Skip to content

Climate in Hilo

Paradise awaits! However there are some realities about our tropical island you may want to know about before you come...


Bear in mind according to U.S. Climate Data :

  • Hilo has an average 126.69 inches of rainfall a year
  • Seattle has an average of 37.13 inches of rainfall a year

When it rains, it pours. Peaking in March and November, Hilo receives 13-15 inches of precipitation in those months. Granted it dumps like a water bucket and moves on to sunshine, but bring a waterproof-yet-light-jacket, and a decent size umbrella.


Being classified as a Humid Tropical is wonderful for the lungs and pores, not so wonderful for those who consistently style their hair.

Bear in mind there is a fairly consistent ocean breeze which is a wonderful deterrent to feeling overly sticky, however directly after rain a fair amount of that liquid re-evaporates and makes life muggy for an hour or so.

This element will mold and rot clothes, leather, left behind dishes, and many other surfaces which you wouldn't expect. Staying on top of laundry or other such chores is more important than in other locations as you may be in for a putrid surprise.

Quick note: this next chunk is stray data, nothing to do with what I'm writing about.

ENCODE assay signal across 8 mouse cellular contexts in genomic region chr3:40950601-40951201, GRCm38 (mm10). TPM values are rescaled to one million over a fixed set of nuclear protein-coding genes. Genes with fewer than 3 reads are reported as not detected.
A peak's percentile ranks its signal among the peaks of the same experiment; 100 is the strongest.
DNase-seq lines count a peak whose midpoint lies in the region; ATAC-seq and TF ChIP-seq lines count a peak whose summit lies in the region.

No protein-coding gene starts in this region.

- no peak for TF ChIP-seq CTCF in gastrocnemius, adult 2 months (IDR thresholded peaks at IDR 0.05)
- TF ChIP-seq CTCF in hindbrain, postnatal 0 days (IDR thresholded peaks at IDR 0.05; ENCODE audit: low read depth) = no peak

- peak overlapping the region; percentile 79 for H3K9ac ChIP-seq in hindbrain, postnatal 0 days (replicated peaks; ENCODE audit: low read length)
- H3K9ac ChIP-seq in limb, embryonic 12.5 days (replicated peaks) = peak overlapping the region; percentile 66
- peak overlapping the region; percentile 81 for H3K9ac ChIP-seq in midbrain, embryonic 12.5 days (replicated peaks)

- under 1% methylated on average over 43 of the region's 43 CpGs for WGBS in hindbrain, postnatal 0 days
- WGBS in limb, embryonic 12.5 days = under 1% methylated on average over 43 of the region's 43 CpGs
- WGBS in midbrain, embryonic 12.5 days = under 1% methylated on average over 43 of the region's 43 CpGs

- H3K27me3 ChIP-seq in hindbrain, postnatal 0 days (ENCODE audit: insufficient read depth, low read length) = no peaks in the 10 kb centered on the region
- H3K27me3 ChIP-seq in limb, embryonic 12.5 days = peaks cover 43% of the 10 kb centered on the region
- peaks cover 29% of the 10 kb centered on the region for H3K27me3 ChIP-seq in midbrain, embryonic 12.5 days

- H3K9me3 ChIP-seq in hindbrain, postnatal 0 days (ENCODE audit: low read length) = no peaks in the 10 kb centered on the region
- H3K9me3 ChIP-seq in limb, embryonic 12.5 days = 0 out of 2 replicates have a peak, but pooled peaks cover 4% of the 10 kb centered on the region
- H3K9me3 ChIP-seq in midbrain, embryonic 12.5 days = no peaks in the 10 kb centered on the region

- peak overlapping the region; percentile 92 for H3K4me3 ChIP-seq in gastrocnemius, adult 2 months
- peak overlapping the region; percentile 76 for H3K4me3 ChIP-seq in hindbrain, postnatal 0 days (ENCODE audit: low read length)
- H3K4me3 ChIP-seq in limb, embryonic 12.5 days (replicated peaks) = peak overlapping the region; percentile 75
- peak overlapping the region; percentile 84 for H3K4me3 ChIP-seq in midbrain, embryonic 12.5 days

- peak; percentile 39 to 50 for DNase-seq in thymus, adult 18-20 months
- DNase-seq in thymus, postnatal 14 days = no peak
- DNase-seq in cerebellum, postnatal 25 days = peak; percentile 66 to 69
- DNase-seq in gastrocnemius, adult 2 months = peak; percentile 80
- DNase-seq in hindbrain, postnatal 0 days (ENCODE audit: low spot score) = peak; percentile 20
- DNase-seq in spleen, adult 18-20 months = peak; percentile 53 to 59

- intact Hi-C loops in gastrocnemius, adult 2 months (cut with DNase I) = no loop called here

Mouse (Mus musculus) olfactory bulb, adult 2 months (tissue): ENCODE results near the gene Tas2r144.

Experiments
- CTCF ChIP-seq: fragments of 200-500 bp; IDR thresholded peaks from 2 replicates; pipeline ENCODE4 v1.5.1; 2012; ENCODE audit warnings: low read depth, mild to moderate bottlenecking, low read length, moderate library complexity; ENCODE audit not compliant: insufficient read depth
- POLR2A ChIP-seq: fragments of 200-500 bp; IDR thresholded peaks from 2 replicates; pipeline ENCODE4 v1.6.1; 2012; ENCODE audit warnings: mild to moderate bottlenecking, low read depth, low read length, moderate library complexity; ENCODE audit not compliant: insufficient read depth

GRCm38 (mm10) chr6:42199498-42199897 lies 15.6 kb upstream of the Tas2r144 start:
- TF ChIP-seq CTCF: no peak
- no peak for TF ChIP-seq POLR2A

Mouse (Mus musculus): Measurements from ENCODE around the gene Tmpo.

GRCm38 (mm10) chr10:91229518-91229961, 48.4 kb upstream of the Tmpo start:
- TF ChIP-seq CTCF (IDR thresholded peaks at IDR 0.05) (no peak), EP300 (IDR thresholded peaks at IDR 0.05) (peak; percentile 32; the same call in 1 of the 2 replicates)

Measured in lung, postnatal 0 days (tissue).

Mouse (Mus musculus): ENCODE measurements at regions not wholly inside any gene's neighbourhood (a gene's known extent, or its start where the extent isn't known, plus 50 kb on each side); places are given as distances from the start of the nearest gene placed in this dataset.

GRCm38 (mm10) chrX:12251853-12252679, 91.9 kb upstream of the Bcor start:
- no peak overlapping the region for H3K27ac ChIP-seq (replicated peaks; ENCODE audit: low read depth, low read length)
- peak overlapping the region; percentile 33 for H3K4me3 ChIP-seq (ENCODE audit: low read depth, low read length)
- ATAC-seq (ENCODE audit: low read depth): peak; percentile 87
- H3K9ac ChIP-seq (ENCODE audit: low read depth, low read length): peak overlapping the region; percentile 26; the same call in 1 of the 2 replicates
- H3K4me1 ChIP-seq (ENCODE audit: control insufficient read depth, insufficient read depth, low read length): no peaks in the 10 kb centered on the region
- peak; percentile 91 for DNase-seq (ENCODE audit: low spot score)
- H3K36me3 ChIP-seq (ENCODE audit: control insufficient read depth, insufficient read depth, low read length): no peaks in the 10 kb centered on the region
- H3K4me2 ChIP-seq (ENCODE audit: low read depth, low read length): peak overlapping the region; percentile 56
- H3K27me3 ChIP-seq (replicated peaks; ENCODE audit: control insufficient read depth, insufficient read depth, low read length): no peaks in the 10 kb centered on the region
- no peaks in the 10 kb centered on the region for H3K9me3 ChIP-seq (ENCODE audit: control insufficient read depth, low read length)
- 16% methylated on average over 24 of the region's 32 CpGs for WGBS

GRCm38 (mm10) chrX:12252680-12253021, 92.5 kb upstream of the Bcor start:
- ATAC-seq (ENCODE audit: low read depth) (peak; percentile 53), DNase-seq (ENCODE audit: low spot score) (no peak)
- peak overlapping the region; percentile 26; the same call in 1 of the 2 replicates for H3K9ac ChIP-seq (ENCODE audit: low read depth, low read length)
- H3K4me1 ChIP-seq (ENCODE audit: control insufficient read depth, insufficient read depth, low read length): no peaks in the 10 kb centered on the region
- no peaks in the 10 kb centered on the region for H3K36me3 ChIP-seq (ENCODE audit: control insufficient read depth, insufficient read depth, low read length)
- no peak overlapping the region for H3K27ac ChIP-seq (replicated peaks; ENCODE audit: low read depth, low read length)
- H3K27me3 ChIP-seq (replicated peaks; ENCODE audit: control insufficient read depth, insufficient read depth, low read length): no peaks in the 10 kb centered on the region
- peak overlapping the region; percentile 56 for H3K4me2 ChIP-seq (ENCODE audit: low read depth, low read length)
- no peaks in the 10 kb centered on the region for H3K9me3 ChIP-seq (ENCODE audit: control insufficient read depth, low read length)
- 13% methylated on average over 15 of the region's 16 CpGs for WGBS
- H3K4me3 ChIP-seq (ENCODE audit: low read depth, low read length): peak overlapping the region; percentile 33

A wonderful thing about Hilo is its very narrow range of temperature.

In December the lowest average is 65°F/18°C, and in the height of the July it’s around 83°F/28°C. Due to this limited range, most homes deem air conditioning an expensive luxury, if they have it at all. And central heating simply does not exist in Hilo.

Bear in mind this is not the same throughout the island.

For instance, on the Kona side of the island it can get up into the 90s, whereas Hawaiʻi Volcanoes National Park lows in winter get down to the 49°F/9°C range and Mauna Kea is capable of snow. When most houses lack central air conditioning or heat this can pose a challenge.


Wikipedia defines Vog as:

"A form of air pollution that results when sulfur dioxide and other gases and particles emitted by an erupting volcano react with oxygen and moisture in the presence of sunlight. The word is a portmanteau of the words 'volcanic', 'smog', and 'fog'."

Aerial photo of a lava flow meeting the ocean creating a plume of steam
An active lava flow meets the ocean

Basically the volcano is always active as we are still over the hotspot. When it hits the air it releases gas which is not friendly to asthma and other breathing conditions.

Hilo bay with clear skies
Hilo on a clear day
Hilo bay with settled vog reducing visibility
Hilo on a voggy day

Vog can be seen in the comparison between two photos from Coconut Island area looking back toward Mauna Kea.